Editorials

Dietary therapy for irritable bowel syndrome

BMJ 2016; 354 doi: https://doi.org/10.1136/bmj.i3902 (Published 22 July 2016) Cite this as: BMJ 2016;354:i3902
  1. Benjamin Lebwohl, assistant professor of medicine and epidemiology,
  2. Peter H R Green, Phyllis and Ivan Seidenberg professor of medicine
  1. Department of Medicine, Celiac Disease Center, Columbia University, New York, NY 10032, USA
  1. Correspondence to: PHR Green pg11{at}columbia.edu

High expectations for low FODMAP diets

Irritable bowel syndrome (IBS) is a common disorder of the digestive system, affecting about 10% of the global population. The condition has no definitive biomarker or cure, but various drug treatments have been introduced in recent years, including antibiotics (to treat presumed small intestinal bacterial overgrowth) and agents that affect motility through fluid secretion or the enteric nervous system. Despite these advances, perhaps the most popular option among patients in recent years has been a dietary approach, the “low FODMAP diet.”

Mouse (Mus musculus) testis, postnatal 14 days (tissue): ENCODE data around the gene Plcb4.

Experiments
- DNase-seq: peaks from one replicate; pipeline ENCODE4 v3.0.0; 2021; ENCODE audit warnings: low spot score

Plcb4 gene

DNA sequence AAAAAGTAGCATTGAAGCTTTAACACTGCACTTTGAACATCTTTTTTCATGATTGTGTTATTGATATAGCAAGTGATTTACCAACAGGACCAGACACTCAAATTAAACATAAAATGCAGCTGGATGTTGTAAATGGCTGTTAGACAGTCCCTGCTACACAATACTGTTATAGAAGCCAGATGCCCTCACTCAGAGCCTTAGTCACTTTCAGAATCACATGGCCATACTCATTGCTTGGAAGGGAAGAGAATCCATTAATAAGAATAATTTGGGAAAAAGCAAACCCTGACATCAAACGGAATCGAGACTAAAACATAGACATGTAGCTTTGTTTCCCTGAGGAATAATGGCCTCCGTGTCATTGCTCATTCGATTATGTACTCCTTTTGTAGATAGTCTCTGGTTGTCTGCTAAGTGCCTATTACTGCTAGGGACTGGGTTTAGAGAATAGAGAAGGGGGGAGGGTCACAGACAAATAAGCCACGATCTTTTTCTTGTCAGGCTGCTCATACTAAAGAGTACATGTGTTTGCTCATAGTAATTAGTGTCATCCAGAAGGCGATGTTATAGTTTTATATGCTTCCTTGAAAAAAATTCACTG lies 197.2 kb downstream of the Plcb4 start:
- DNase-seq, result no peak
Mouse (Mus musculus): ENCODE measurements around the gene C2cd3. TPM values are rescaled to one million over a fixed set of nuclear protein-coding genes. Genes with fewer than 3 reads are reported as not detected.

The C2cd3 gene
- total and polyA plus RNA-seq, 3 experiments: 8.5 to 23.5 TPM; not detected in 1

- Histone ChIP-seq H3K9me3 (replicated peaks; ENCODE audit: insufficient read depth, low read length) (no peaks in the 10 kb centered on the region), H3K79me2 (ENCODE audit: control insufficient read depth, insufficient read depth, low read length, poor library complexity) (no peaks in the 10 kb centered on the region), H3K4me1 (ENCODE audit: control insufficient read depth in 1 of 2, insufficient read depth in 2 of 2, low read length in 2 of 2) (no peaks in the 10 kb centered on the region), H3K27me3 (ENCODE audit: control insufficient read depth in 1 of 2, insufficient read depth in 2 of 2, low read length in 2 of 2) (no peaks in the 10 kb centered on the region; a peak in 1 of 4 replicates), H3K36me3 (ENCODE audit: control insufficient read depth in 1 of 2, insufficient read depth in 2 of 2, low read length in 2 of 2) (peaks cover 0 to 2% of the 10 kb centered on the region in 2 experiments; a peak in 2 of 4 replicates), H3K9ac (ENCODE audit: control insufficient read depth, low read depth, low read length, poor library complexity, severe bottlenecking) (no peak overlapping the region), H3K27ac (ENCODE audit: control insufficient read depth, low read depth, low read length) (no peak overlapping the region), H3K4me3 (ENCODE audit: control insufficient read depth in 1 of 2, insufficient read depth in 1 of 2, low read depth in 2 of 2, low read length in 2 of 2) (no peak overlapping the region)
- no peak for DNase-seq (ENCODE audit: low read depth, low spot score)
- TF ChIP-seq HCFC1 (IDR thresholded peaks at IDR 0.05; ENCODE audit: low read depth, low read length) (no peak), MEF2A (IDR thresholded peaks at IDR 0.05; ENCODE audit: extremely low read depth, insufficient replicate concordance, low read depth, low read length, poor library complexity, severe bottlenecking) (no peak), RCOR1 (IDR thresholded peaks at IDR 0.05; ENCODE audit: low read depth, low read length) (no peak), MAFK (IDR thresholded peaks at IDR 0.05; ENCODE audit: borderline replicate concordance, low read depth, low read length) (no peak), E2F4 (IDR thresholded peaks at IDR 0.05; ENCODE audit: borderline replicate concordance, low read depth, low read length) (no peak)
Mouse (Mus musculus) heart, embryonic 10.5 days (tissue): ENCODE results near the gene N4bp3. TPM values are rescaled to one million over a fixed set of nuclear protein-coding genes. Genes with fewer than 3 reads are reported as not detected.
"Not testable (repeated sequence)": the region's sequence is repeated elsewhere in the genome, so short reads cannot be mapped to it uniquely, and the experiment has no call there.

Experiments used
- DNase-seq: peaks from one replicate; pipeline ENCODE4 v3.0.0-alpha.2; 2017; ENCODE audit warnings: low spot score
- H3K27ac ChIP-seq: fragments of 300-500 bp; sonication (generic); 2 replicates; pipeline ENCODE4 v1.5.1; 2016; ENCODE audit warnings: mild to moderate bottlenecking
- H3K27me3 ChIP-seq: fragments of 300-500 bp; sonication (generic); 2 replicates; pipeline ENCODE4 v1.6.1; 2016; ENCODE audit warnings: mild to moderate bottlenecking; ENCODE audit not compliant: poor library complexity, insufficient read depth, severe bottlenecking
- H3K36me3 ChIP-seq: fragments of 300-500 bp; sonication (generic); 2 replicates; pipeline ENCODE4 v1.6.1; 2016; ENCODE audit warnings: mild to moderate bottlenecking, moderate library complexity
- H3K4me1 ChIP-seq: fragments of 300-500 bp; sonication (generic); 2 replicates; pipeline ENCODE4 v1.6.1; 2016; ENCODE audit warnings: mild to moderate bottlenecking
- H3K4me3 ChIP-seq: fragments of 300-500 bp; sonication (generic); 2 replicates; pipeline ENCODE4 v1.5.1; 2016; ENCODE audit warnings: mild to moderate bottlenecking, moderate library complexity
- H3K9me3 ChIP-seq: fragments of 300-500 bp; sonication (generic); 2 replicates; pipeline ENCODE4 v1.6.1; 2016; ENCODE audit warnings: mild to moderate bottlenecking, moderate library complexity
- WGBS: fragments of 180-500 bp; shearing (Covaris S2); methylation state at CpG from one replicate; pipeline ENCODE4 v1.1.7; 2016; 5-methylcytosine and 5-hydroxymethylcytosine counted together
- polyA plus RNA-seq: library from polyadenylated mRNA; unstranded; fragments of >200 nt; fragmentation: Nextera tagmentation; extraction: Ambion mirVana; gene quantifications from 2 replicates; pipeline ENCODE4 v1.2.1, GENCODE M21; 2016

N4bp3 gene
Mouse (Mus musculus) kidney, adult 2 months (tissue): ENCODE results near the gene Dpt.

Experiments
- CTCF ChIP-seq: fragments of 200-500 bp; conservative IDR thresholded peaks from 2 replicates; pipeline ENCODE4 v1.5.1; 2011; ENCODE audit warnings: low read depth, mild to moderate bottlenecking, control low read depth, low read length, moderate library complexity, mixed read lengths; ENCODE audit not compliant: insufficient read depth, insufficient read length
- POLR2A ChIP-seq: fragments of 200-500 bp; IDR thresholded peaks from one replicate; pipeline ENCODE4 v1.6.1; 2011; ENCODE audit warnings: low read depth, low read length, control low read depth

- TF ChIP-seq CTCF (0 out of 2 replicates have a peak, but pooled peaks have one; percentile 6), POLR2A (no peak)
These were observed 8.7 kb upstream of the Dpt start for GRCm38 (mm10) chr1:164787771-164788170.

The term FODMAP was first coined by Gibson and Shepherd in 2005, referring to a new dietary class comprising fermentable oligosaccharides, disaccharides, monosaccharides, and polyols. The authors identified a list of foods that are highly fermented but poorly absorbed, leading to the expansion of ileocolonic bacteria. This broad dietary class includes fructose (in fruits and sweeteners), lactose (in dairy products), fructans (wheat based products), galacto-oligosaccharides (legumes), and polyols such as xylitol and mannitol (fruits and artificial sweeteners). The authors first proposed FODMAPs as a potential trigger for inflammatory bowel disease (Crohn’s disease …

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